During two hours of discussion Monday night, School District 2 trustees barely got started in trying to decide how to fully involve the public in the decision-making process.
Larry Martin, the district's attorney, did most of the talking, explaining the implications of recent Montana Supreme Court decisions and suggesting how the School Board might want to conduct its business in the future.
In the course of the discussion, trustees talked about all kinds of worst-case scenarios — of being asked to surrender their personal meeting notes, of being forced to have meetings between principals and the superintendent open to the public, of being unable to adopt policies because of the need for perpetual public debate.
Barbara Bryan, the parent whose lawsuit against the district resulted in the Supreme Court that prompted most of the discussion, advised trustees to calm down.
"I think we have to get out of this crisis mode," she said, and instead of trying to imagine the worst things that might happen, start making policy decisions that contribute to open government and public participation.
Elizabeth Kaleva, an attorney for the Montana School Boards Association, had similar advice, telling trustees, "start easing into this."
Bryan filed her suit in 2001, after trustees voted to close Rimrock Elementary, which her son attended, and two other elementary schools. She argued that the School Board deprived her of her constitutional rights to participate in a public decision and to have full access to the documents used by the board to reach its decision.
A District Court judge ruled against Bryan, but she appealed to the state Supreme Court, which ruled last November that her rights had been violated. The School Board later gave Bryan a chance to present her case again and then upheld its original decision to close the three schools.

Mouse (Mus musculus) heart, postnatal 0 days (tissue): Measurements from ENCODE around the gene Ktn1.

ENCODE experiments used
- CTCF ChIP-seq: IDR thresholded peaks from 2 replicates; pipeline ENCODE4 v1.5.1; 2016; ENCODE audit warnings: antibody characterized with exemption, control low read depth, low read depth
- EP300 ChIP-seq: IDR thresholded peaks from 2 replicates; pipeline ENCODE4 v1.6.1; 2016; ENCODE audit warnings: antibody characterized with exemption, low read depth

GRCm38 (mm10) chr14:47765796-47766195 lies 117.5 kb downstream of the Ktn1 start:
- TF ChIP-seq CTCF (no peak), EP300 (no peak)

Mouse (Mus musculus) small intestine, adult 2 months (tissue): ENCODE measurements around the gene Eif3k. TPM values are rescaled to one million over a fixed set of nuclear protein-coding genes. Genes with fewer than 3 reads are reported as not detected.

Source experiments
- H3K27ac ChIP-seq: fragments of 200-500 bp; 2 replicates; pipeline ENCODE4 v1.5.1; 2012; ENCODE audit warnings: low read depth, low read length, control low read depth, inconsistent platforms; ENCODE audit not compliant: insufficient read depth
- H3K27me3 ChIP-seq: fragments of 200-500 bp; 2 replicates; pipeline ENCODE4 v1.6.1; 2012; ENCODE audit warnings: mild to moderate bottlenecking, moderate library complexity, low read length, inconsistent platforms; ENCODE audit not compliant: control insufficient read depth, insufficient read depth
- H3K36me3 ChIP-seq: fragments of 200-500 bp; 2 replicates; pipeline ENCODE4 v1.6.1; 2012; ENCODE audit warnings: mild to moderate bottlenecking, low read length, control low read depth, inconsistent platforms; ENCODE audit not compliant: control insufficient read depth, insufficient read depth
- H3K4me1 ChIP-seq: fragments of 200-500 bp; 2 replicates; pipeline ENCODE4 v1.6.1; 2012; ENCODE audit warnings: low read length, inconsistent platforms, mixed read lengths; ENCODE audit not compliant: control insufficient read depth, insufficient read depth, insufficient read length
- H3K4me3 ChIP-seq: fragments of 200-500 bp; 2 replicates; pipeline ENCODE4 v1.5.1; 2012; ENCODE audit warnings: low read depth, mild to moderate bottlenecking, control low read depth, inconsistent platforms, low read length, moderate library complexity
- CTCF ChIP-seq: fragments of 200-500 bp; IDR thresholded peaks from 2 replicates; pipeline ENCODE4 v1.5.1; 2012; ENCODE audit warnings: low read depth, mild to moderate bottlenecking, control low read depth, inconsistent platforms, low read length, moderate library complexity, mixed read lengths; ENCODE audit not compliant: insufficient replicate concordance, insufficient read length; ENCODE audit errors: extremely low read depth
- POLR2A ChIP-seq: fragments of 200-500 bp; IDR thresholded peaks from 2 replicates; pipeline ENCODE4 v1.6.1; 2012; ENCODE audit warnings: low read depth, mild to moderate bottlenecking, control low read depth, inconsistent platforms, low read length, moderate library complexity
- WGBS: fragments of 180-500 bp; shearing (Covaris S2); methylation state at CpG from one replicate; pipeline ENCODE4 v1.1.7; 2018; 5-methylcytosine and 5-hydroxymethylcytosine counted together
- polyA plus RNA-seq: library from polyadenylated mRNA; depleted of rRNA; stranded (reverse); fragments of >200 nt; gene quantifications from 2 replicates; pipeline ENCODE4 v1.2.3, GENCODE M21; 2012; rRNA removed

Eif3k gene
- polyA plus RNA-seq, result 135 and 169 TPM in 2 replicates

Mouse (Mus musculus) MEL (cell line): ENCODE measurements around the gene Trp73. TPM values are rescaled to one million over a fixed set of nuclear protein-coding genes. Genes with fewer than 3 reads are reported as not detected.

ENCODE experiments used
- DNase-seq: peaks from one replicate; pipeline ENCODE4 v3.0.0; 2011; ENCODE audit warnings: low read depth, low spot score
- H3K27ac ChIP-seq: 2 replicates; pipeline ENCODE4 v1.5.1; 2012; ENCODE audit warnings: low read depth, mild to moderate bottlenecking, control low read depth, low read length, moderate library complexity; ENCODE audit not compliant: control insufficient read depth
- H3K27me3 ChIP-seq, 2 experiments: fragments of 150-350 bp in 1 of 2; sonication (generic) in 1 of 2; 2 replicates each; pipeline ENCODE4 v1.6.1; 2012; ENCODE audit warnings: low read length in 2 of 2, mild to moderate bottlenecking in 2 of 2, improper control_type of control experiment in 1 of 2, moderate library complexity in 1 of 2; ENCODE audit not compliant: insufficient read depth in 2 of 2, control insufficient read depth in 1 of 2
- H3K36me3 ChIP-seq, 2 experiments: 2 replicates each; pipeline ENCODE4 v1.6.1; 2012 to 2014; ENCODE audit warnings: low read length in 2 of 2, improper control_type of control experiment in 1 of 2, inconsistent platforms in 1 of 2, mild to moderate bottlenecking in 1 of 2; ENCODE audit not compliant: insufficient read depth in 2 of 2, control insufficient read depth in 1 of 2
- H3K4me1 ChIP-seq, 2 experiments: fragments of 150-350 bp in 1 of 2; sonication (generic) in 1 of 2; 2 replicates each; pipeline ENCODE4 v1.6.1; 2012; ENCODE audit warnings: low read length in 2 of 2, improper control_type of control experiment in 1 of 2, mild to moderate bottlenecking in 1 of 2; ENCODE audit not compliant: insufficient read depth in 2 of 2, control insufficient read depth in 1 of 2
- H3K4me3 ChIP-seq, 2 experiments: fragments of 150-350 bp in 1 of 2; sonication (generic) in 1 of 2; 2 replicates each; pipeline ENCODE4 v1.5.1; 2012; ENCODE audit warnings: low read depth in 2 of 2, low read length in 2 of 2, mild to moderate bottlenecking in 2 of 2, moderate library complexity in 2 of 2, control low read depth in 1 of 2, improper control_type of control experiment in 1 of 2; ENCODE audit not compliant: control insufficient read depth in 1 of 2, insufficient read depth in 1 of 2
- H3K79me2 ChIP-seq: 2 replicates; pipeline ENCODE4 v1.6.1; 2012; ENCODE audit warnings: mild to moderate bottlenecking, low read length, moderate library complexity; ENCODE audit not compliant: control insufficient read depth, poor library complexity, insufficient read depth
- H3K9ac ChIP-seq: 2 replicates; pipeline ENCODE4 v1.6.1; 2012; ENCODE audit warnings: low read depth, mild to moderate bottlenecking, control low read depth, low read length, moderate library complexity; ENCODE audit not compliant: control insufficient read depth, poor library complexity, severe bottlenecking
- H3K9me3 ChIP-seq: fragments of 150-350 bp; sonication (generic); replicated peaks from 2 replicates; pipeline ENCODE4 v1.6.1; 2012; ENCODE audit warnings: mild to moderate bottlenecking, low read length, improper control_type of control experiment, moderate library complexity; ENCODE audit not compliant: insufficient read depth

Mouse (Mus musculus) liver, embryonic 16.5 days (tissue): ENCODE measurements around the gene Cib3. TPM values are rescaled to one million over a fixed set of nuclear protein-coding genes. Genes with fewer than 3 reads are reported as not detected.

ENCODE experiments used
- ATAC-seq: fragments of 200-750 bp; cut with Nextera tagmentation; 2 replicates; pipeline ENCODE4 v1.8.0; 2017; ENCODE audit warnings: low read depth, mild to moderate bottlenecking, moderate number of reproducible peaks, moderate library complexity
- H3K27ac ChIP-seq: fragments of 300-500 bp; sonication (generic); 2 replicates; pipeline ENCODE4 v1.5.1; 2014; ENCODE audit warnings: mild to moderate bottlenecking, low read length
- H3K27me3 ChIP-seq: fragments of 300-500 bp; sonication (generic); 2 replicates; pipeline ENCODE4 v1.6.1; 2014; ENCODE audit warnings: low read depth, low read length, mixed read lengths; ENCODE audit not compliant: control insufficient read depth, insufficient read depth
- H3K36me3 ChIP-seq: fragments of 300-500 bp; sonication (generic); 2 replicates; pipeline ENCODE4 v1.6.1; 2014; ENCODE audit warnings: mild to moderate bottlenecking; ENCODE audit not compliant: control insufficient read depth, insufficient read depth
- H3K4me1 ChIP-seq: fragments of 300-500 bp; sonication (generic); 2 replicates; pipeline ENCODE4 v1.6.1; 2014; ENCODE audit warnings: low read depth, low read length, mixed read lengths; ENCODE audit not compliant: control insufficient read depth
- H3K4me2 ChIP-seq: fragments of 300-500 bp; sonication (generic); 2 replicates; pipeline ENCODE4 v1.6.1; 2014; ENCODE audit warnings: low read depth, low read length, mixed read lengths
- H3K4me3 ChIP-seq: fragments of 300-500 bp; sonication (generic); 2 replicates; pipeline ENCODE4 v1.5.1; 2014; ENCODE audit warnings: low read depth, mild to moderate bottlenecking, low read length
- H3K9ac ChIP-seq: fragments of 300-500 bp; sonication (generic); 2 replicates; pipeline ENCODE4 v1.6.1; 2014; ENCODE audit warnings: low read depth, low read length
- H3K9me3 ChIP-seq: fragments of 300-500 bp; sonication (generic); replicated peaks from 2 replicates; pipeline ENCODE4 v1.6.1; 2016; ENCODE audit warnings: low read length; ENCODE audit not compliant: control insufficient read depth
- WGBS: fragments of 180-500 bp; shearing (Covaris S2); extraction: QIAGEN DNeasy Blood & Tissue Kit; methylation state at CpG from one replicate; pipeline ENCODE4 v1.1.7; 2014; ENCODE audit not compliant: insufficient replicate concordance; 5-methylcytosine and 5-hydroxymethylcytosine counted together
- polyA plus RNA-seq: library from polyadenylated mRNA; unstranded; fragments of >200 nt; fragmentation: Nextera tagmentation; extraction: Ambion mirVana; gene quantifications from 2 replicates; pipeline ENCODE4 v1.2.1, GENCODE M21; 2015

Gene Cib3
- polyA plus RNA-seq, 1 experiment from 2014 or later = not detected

The discussion Monday night was an attempt to begin formulating policies that would bring the school district into compliance with the state's open-meeting and public participation laws.
Martin said the Bryan ruling and other recent Supreme Court decisions clearly affect more than just the School Board and extend to committees, e-mail correspondence and some administrative meetings.
He said the board should publicly announce and then open to the public any significant meetings that deal with issues for which the trustees are ultimately responsible. Martin said all documents produced for those meetings should by saved for easy retrieval by members of the public, and the district should begin keeping a log of all information requests.
Trustees also discussed a new state law, House Bill 94, that requires public bodies to allow citizens to make general comments at public meetings, rather than restricting comment to items on the agenda, as is usually the case now. There was some discussion of how to incorporate that comment — at the start of a meeting? After an official motion has been made? Before the board begins its own debate?
Board Chairwoman Katharin Kelker said the first step should be relatively simple: "It's a matter of educating the public as to what their prerogatives are."
Martin said the best general policy is to err on the side of openness.
|SD2 approves Kimmet deal
A $23,000 settlement with former School Superintendent James Kimmett was approved by the District 2 Board of Trustees Monday night.
Kimmet was hired by the district in 1995 and fired in August 2000. A year later, Kimmet filed a notice of appeal with A.J. Micheletti, Yellowstone County superintendent of schools, alleging that the school district had violated various conditions of his employment contract.
The original claim by Kimmet in the 2001 appeal was for $280,801, but district attorney Larry Martin said Kimmett had agreed to settle for $23,109. Kimmett now owns a bed and breakfast in Canada.
Trustees also voted to put $126,900 in state block grant funds into a flex account, rather than into the building reserve fund. There was no decision Monday on how money in the flex account would be spent, but trustees had talked earlier of using some of the elementary district's block grant money to help pay the salaries of reading tutors and oversized-classroom aides for the coming school year. Trustees said they would make those spending decisions at a later meeting.